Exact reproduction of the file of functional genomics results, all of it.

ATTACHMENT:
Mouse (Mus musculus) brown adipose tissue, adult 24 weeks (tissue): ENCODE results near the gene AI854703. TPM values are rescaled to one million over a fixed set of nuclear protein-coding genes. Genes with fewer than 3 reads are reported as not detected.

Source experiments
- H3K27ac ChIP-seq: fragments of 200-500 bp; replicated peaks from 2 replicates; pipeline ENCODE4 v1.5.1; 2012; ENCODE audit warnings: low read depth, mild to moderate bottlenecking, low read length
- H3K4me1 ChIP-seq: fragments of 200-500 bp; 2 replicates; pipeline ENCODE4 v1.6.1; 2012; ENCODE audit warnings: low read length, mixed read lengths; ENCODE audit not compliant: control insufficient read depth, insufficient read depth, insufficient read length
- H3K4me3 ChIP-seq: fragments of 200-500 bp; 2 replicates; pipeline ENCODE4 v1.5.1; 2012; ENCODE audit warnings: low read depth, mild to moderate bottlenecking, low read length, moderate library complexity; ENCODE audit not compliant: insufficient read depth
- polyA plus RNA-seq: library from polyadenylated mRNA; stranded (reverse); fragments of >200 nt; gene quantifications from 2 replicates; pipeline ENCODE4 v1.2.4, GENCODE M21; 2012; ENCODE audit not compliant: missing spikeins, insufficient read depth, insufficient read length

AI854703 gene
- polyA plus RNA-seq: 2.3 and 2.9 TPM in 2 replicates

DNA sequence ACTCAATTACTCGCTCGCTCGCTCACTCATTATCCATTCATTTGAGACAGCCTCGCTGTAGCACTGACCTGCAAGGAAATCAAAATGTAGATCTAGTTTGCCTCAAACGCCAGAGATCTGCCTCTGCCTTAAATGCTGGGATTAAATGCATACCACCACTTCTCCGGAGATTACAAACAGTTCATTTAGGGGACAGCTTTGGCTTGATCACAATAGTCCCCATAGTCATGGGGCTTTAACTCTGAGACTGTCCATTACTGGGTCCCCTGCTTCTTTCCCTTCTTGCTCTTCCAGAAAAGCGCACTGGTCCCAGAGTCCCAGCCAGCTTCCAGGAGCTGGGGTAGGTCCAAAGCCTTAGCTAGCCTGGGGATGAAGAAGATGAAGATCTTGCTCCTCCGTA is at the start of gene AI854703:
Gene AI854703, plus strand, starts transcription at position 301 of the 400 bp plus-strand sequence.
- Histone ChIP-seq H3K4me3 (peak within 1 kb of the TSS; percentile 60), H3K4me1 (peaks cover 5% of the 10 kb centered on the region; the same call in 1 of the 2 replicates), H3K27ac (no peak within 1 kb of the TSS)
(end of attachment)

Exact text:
Mouse (Mus musculus) brown adipose tissue, adult 24 weeks (tissue): ENCODE results near the gene AI854703. TPM values are rescaled to one million over a fixed set of nuclear protein-coding genes. Genes with fewer than 3 reads are reported as not detected.

Source experiments
- H3K27ac ChIP-seq: fragments of 200-500 bp; replicated peaks from 2 replicates; pipeline ENCODE4 v1.5.1; 2012; ENCODE audit warnings: low read depth, mild to moderate bottlenecking, low read length
- H3K4me1 ChIP-seq: fragments of 200-500 bp; 2 replicates; pipeline ENCODE4 v1.6.1; 2012; ENCODE audit warnings: low read length, mixed read lengths; ENCODE audit not compliant: control insufficient read depth, insufficient read depth, insufficient read length
- H3K4me3 ChIP-seq: fragments of 200-500 bp; 2 replicates; pipeline ENCODE4 v1.5.1; 2012; ENCODE audit warnings: low read depth, mild to moderate bottlenecking, low read length, moderate library complexity; ENCODE audit not compliant: insufficient read depth
- polyA plus RNA-seq: library from polyadenylated mRNA; stranded (reverse); fragments of >200 nt; gene quantifications from 2 replicates; pipeline ENCODE4 v1.2.4, GENCODE M21; 2012; ENCODE audit not compliant: missing spikeins, insufficient read depth, insufficient read length

AI854703 gene
- polyA plus RNA-seq: 2.3 and 2.9 TPM in 2 replicates

DNA sequence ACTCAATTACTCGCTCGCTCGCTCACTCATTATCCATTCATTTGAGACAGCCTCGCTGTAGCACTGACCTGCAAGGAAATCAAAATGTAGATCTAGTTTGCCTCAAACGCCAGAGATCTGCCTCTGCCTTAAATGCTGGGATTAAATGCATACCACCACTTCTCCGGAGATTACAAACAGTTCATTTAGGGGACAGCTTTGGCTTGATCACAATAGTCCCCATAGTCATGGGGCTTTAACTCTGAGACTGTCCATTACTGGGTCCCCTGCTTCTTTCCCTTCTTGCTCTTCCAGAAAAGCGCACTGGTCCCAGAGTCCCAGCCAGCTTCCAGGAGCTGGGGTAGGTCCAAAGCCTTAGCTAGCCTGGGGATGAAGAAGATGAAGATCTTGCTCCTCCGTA is at the start of gene AI854703:
Gene AI854703, plus strand, starts transcription at position 301 of the 400 bp plus-strand sequence.
- Histone ChIP-seq H3K4me3 (peak within 1 kb of the TSS; percentile 60), H3K4me1 (peaks cover 5% of the 10 kb centered on the region; the same call in 1 of the 2 replicates), H3K27ac (no peak within 1 kb of the TSS)